Germany: Frankfurt Airport personnel begin hunger strike against dismissals

On Wednesday morning Frankfurt Airport personnel commenced a hunger strike to protest against and reverse their dismissals. The workers have resorted to this extreme measure to fight against their sackings following months of wage losses. Shortly before Christmas, the service company WISAG sacked 230 of its approximately 800 airport employees. Thirty-one apron bus drivers have not been paid since October.

The WISAG group is shamelessly exploiting the coronavirus pandemic to increase its profits and crush workers’ rights. For a year, since the beginning of the pandemic, the workforce has had to accept up to 40 percent wage losses following the implementation of short-time work. Last summer, 350 WISAG workers were laid off at the Berlin-Tegel Airport. At the Frankfurt-Main Airport, 230 ground workers received their notices of termination from WISAG on December 17, shortly before Christmas.

Cemaleddin Benli is one of the affected WISAG workers who decided to go on hunger strike. His important message to all workers: “Today us, tomorrow you! We all have to fight together and stick together. WISAG has destroyed our lives—tomorrow it can be you.”

Benli has worked at the airport for 36 years. “My dream was always to become a pilot. At the airport I worked with major airlines, Pan American, Delta and others. I helped build the Acciona company, which was like my own company. We handled over 200 aircraft a day.” When WISAG took over concessionary work on the apron, or tarmac, from Acciona Airport Services in 2018, the writing was on the wall for many workers.

WISAG Holding, which employs around 50,000 people across the country, is owned by one of Germany’s 300 richest families; its assets estimated at just under half a billion euros. Family patriarch and company founder Claus Wisser and his son Michael Wisser have close links to the Frankfurt Social Democratic Party (SPD) and the Greens. The transport minister in the Frankfurt administration is a member of the Green Party. According to Benli, “Behind the takeover of WISAG at the airport is a political coterie involving Transport Minister Tarek Al-Wazir.”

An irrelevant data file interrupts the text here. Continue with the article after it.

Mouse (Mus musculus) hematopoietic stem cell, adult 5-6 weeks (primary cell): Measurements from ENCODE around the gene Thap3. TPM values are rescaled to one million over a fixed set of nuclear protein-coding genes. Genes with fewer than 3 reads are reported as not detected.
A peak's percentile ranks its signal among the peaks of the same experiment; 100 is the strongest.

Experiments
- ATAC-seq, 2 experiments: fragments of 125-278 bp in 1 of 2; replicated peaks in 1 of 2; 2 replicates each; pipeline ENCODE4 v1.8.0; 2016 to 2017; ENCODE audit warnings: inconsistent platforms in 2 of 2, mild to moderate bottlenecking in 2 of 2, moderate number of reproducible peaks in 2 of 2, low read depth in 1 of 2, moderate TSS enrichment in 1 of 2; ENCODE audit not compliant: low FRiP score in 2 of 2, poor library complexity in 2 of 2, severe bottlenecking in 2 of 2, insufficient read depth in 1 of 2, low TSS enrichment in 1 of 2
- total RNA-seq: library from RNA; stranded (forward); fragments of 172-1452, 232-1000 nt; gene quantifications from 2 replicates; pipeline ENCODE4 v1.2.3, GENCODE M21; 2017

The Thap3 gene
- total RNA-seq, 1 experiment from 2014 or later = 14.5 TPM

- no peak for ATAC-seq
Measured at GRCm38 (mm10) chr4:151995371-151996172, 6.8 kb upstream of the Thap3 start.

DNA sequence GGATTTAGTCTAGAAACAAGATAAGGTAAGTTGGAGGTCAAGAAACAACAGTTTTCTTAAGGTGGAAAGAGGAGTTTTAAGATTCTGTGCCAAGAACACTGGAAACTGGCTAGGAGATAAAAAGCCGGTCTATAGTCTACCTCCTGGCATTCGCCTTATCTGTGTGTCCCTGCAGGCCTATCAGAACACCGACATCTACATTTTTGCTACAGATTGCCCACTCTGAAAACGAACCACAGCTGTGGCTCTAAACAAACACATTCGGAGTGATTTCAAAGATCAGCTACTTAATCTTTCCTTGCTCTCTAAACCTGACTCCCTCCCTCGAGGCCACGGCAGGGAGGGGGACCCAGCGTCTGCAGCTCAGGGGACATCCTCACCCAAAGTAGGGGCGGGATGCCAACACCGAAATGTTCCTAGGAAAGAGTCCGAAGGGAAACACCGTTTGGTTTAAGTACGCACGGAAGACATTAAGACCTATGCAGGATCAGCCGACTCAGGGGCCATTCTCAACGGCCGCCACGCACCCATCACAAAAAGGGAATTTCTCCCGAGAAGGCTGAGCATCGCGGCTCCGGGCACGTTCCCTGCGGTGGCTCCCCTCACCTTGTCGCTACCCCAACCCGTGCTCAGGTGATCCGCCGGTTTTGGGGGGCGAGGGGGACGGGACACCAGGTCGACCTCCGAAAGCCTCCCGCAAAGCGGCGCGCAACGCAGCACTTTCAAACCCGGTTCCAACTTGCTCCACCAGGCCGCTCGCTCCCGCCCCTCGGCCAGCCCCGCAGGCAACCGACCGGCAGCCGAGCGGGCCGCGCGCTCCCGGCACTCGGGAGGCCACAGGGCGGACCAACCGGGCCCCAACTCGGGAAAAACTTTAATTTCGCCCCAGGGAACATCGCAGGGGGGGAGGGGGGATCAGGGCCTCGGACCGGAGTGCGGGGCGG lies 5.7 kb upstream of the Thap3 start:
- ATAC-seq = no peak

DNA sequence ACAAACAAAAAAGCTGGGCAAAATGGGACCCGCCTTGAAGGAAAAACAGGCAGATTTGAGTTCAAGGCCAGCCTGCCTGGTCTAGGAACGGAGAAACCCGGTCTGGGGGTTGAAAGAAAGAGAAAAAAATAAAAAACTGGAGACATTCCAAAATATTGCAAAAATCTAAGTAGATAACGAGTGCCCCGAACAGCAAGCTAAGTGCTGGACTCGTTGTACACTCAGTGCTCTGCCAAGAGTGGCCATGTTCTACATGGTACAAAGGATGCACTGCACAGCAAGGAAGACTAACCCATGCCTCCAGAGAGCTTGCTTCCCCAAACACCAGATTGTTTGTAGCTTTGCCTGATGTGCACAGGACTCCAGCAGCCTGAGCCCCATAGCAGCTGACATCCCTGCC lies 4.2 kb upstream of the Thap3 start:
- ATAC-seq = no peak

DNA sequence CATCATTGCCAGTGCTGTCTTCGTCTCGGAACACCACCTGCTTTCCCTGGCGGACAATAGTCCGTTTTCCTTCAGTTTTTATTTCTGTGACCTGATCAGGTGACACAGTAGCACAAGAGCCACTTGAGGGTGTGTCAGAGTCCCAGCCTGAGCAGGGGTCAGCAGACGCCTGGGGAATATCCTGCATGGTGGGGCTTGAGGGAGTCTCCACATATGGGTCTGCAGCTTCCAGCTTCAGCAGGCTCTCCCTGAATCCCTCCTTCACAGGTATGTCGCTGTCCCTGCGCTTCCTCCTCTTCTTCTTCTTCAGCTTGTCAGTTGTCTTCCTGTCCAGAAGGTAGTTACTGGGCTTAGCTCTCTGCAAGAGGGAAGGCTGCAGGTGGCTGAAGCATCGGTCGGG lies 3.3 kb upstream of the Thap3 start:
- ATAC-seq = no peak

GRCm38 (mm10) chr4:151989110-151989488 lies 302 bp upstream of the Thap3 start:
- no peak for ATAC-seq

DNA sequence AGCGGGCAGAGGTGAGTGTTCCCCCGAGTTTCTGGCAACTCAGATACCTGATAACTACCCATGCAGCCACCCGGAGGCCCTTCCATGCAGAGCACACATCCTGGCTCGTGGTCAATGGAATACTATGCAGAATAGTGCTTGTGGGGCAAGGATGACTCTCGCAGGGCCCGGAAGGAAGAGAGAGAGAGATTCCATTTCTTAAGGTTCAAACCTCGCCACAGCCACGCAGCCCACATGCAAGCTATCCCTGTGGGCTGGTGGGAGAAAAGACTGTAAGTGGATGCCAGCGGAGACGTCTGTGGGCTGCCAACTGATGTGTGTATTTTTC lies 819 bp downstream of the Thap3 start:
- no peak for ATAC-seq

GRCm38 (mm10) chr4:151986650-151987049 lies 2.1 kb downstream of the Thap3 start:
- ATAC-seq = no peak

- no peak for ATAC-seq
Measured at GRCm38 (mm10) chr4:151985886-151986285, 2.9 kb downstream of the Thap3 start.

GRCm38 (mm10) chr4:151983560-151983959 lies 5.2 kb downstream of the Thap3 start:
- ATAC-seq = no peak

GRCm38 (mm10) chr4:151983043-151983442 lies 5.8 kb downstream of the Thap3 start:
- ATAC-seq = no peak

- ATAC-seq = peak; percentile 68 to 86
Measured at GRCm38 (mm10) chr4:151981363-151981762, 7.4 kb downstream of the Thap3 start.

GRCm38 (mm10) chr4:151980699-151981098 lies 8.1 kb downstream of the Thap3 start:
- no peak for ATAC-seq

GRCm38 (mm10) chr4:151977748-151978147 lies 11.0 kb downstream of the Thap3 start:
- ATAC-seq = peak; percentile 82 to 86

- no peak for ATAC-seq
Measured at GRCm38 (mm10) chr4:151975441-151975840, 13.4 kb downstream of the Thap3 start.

The German service trade union Verdi, the majority of whose leading personnel are either members or supporters of the SPD, the Left Party and the Greens, also supported the handover of concessions to WISAG in 2018. Verdi personnel sit on the supervisory boards of all German airport companies, e.g., Lufthansa, Fraport and WISAG. At Lufthansa, Verdi, together with the pilot unions Ufo and Cockpit, has offered the management wage cuts of up to 50 percent. Verdi is also on the other side of the barricades in the workers’ industrial action against WISAG.

As Benli reports, airport ramp workers have made bad experiences with the service workers union. “Worst of all is Verdi,” says Benli. “You can forget about them. They haven’t lifted a finger for us.” They have not even informed their membership about the struggle at WISAG, he said. “They are only interested in whether membership dues are paid or not.”

He related how 230 workers were served with their redundancies by WISAG. “Two workers had to hand out the redundancies just before Christmas. That was tough and clearly showed that the ‘appreciation’ Claus Wisser officially proclaimed was just window dressing. Inside the corporation there is no such ‘appreciation’ for the workforce.”

He reported, “WISAG tells us there is no work because of the pandemic, but that’s a lie. Forty to 50 machines are being handled every day.” The colleagues currently working on the apron are being massively exploited.

In addition, Benli said, air traffic safety is acutely threatened. “We have all undergone thorough training and have to undergo further training every two years. WISAG has hired new temporary workers, who are not trained for the job. What if something happens? You are risking a crash.”

Apron workers have no proper protection against COVID-19. “There have been many cases so far. Normally, colleagues should be informed and protected. But here everything is covered up—like the Mafia.”